WebDAV is only one way to access the files. You can download an OwnCloud client which syncs the files locally in the same way Dropbox does.
Apple is a lot more restrictive in permissions in general.
On Android you have to accept a laundry list of permissions when you install the app. You cannot selectively restrict what it can or can't do.
When you install an app on Apple you don't need to accept any permissions. The app by default gets no permissions but must request it when it needs it. For example "AppName is requesting access to your contacts: Allow / Don't Allow".
I'm an Android user (formerly Apple) and I think this is one area Apple has done it right.
It was fixed on the older model. Google released an update quite some time ago which apparently enabled Trim and sped up the device. Mine was god-awful slow, to the point of being barely usable. The update brought it back to life.
That's actually Homer after having attended Krusty's clown college (episode: Homie the Clown).
Not all of the code on your Android device is open source. Google could easily pack whatever they want into the Google Apps on your phone, just the same as Samsung, LG, HTC, etc could if they want. The OS itself is open source, but what you buy is very unlikely completely open (maybe with the exception of the Cyaogenmod devices)
I'm surprised they didn't update it (maybe even give it a modest price drop). With all the negative press Windows 8 has been receiving, Apple could market the Mac Mini as a "drop in" replacement for people who currently have a Windows 8 tower at home.
All the major platforms can create virtual disk images, it's just not one of them is cross platform.
Windows 7 (not sure about previous) lets you create VHD disk images in Disk Management. I assume BitLocker can be enabled on these, more cumbersome than TrueCrypt since you'd need to attach the VHD then mount the BitLocker volume. Not sure how correct this is as I have Windows 7 Home Premium which doesn't do BitLocker.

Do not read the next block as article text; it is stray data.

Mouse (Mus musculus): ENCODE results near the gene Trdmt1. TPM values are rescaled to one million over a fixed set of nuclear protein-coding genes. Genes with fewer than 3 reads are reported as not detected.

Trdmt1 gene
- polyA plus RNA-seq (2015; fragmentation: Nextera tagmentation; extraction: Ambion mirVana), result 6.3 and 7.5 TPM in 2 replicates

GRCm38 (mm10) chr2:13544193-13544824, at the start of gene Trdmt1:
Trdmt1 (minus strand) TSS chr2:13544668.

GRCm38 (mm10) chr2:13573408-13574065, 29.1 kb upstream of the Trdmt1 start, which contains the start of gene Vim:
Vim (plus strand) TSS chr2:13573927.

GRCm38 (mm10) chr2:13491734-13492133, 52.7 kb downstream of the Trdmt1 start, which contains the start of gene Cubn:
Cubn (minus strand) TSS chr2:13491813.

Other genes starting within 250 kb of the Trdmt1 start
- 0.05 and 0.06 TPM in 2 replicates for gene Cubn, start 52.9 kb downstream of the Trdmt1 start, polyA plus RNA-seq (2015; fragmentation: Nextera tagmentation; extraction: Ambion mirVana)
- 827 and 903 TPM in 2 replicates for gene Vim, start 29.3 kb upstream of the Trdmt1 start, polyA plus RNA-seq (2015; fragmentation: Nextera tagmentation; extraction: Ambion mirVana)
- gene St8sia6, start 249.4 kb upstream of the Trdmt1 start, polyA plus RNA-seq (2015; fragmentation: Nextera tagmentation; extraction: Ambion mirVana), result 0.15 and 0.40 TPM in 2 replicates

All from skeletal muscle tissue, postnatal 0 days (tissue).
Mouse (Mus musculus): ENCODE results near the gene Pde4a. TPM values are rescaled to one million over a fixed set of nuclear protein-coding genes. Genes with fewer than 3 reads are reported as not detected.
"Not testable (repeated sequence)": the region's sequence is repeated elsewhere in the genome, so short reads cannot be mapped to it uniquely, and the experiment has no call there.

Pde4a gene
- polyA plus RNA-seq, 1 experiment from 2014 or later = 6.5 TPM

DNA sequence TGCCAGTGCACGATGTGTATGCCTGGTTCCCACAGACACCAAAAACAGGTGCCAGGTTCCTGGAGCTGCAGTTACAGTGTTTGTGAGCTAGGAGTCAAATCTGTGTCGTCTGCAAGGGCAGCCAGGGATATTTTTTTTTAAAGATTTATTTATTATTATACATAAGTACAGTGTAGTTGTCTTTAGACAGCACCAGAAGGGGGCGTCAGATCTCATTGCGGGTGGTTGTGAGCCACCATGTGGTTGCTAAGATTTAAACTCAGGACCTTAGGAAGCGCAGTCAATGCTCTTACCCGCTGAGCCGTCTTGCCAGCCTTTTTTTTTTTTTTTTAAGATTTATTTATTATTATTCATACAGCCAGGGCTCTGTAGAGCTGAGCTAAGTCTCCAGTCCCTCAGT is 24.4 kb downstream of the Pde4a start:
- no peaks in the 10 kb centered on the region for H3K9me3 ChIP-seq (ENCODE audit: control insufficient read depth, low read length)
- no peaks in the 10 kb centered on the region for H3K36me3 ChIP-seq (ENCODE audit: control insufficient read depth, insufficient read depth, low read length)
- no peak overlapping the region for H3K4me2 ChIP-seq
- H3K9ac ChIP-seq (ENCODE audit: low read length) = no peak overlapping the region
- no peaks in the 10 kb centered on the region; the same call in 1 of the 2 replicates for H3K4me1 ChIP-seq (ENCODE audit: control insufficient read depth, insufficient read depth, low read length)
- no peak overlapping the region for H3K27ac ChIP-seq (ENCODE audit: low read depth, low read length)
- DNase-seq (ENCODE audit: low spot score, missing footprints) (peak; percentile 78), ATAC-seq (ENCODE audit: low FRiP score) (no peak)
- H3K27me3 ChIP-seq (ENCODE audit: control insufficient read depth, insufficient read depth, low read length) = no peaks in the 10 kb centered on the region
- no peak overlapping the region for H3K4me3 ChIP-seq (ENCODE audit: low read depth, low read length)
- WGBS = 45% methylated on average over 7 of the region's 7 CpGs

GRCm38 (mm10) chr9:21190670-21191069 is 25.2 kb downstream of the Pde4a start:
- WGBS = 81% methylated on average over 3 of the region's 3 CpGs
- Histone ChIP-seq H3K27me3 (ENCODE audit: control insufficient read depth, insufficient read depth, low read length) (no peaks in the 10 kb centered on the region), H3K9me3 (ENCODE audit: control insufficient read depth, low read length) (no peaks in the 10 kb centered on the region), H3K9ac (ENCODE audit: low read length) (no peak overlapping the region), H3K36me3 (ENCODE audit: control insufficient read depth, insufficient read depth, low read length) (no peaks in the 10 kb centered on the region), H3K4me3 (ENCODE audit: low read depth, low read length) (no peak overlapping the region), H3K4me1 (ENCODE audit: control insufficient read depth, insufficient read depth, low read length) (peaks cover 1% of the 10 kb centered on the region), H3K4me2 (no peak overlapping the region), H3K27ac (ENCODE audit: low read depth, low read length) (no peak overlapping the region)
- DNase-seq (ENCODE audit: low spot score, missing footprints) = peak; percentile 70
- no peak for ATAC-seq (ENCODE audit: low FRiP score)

Alternatively you could GPG encrypt the VHD file, but that would require decrypting it before attaching and would require that it be stored on disk in a decrypted state. TrueCrypt is purely on-the-fly, the data never touches the disk without being encrypted.
Macs support easily creating encrypted disk images through Disk Utility and mounting+unmounting them is painless. Even more so than TrueCrypt.
Linux you can create encrypted loopback files with losetup or cryptsetup. Cryptsetup supports mounting TrueCrypt volumes so there's that.
Not only for Windows, but cross platform. I love Truecrypt because I can keep a volume in my Dropbox and use it on my personal Mac, my work Fedora desktop, and my secondary PC at home running Windows. There are even mobile apps to mount them. Linux has cryptsetup which can mount TC volumes, but as far as I know there aren't any comparable options outside Linux.
Sounds like Bitlocker might be a reasonable option for full disk encryption at least. All our our work laptops which leave the office currently use TC for full disk encryption, might be time to switch.
I'm not sure I see the inconsistency. He's paying to rent the VM, but he's still not trusting it with his data. It's encrypted before sending.
PHP already has case sensitive variable names. $Foo and $foo are always different variables.
Function names, class names, keywords (class, function, extends, if, while, etc) are always case insensitive.
However, constants are sometimes case sensitive, depending on their declaration.
I do a lot of PHP development, but these days it's only sane by the fact that I've been doing it so long I understand many of it's weirdness. Also, using frameworks (Symfony 1 & 2) and finally using a template engine (Twig) helps enormously. Helps in the same way jQuery has saved me from writing vanilla JS and trying to deal with browser quirks.
Except that no, you can't on an iOS device. Those things are locked right down. Jailbreaks don't allow running an alternative OS like on an Android device with an unlocked boot loader.
You're modded funny, but this is exactly what we would get. This is probably 90% of the smartphone games out there.
GP must be referring to the standard DisplayPort connector, not Mini DisplayPort.
The Galaxy Nexus was pretty much in a league of it's own at the time. Seems like Samsung was really pushing for it.
The Nexus One was basically an HTC Desire.
The Nexus S was pretty much a Galaxy S.
The Nexus 4 is very close (internally) to the LG Optimus G.
This new Nexus 5 looks like will be based on an LG G2
Nah, he might be in Canada where we can get a $50-per month (minimum, which probably has 100mb data) on a THREE year contract to get the phone "cheaply"